Christian Living

“Me, Before You” – You, Before Me

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On a day off last year with my wife, we went and saw the romantic drama Me, Before You (spoiler alert!). The lead male character Will had been a James Bond prototype until he was struck down by a motorcycle and left a quadriplegic. His subsequent confinement to a wheelchair and necessary dependence on others reveals a broken and angry man intent on pushing the world away. Enter the heroine Louisa: a charming, sweet, innocent, country girl. With her patient care and zany clothes, Louisa melts the walls Will has put up. Their attachment grows and as a viewer you feel the pull of their loving relationship drawing you in. As their love develops, the shadow of death looms large. It is not so much the shadow of death, but the reality of voluntary medical euthanasia: Will leaves Louisa to go to Switzerland to have his life legally terminated, but will he go through with it? The underlying question is this: are the thrills and experiences of life, what I can do, more significant than loving relationships? Or to put it another way, is life best when it’s Me before You or when it’s You before Me?

Louisa follows Will to Switzerland. She opens out the French doors of Will’s room and you see her face light up with joy. My romantic side must have been awakened – surely Will had realised life was really about YOU before ME and had set up a sign in the yard saying “Marry Me”. As I waited to see this sign, the film cut to a cloudy white screen with a green leaf gently falling to the ground. Will had not changed his mind. Experiences, what I can do, how I can be pleasured, had won the day.

The film ends with Louisa drinking coffee in Will’s favourite Parisian square, reading his final words to her before buying the perfume he always thought she’d like. Is she sad? No, she leaves the perfumery apparently delighted by the whole experience. What a devastating distortion of life! To suppose the heartbreak of death and broken relationships can be overcome by perfume and the right coffee shop. To think that being able to do what I want overrides and outweighs the loving relationships we were designed for. Me Before You draws you in with the beauty of a YOU-before-ME sacrificial love, but it ends by declaring that the pursuit of my dreams and pleasures is the goal of life.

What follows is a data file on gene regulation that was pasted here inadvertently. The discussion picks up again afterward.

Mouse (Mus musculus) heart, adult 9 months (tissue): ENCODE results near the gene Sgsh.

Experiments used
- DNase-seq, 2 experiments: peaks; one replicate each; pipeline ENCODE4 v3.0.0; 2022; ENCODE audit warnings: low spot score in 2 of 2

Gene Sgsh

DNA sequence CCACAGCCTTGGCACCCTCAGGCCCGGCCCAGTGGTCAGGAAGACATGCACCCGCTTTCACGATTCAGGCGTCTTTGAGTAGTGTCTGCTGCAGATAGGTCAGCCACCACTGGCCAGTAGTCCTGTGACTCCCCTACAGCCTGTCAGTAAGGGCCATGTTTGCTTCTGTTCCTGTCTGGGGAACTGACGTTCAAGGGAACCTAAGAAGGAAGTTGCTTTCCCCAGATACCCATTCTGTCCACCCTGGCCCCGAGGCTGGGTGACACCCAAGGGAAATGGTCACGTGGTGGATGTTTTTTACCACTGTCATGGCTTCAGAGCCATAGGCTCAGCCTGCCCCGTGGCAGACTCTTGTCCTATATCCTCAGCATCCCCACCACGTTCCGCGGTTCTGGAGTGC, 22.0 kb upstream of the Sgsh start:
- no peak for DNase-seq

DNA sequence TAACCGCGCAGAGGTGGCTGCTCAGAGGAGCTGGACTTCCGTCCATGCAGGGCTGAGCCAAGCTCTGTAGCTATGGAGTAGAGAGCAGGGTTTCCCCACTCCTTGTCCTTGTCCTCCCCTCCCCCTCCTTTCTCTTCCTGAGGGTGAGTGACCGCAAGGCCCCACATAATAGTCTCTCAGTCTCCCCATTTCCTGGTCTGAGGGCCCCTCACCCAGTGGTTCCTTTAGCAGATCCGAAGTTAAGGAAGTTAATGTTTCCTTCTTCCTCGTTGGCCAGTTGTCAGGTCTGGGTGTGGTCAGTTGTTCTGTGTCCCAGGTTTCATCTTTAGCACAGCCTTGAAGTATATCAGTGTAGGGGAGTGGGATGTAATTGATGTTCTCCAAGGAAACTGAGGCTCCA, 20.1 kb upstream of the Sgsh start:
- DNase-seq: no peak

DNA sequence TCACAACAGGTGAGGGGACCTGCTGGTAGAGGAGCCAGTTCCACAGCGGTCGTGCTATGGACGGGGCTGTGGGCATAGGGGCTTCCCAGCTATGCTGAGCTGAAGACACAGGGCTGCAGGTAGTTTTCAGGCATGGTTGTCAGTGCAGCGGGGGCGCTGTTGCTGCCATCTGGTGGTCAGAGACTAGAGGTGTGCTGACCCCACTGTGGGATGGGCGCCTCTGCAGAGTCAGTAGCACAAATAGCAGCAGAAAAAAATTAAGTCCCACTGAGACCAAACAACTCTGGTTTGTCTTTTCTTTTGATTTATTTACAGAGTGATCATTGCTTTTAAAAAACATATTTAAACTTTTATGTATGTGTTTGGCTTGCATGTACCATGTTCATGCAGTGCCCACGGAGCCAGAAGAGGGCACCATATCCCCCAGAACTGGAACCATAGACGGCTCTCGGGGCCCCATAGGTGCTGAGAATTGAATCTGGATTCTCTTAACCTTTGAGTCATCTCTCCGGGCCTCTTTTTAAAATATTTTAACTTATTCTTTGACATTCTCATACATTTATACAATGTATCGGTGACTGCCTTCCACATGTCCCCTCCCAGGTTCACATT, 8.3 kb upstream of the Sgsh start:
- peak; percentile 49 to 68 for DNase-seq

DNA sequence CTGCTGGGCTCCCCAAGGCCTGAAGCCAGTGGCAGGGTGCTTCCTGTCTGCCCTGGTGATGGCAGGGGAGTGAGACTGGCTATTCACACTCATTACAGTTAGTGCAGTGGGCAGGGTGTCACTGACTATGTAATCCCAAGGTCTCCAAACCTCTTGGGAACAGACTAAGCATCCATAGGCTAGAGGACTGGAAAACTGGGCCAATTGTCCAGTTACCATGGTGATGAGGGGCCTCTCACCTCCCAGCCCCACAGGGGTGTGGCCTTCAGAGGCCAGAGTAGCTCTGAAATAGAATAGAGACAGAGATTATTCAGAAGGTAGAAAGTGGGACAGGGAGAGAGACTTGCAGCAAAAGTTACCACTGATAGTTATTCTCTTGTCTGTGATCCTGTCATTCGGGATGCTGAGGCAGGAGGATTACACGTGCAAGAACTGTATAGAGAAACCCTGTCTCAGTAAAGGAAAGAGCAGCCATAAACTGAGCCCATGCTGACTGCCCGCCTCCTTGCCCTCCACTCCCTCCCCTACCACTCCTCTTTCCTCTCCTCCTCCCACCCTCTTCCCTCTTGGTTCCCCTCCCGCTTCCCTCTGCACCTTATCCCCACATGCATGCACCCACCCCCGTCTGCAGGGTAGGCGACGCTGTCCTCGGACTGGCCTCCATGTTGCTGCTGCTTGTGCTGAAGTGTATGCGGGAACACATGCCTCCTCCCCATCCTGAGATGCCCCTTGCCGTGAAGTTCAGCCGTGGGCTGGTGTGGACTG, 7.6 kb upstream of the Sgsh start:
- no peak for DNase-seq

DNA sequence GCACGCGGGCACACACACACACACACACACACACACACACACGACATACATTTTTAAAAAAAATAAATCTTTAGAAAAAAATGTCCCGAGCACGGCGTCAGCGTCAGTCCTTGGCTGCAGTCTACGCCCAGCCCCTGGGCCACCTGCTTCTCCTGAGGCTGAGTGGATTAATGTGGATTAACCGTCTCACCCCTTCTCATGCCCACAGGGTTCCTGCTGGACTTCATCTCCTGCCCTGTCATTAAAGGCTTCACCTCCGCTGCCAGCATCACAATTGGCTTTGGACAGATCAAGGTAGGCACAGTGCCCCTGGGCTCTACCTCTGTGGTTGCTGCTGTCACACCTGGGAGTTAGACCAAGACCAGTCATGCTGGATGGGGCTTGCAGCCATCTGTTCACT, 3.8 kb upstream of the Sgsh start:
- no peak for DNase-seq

The apostle Paul writes of the church in Colossae: “my goal is that they may be encouraged in heart and united in love, so that they may have the full riches of complete understanding, in order that they may know the mystery of God, namely Christ, in whom are hidden all the treasures of wisdom and knowledge” (Col 2:2-3). He says this because he doesn’t want anyone deceived by fine-sounding arguments that shift the focus from life in Christ. Me Before You portrays a fine-sounding argument: If you can’t fulfil your dreams, if you are no longer able to do the things you long to do or used to do, there is no point to life. Paul goes on in Colossians 3 to remind us that life does not consist of the things we do, but of who we are in relationship to Christ and, in turn, to others. So, having been raised with Christ, we set our hearts on things above, where Christ our Saviour is seated at God’s right hand (Col 3:1-2). Do not set your minds on earthly things, for our life is made complete in the loving care of Christ, who said YOU before ME as he went to the cross. So in whatever we do, whether in word or deed, may we do it all in his name, thanking God the Father for the life we have in Him, and following his script of placing You before Me.

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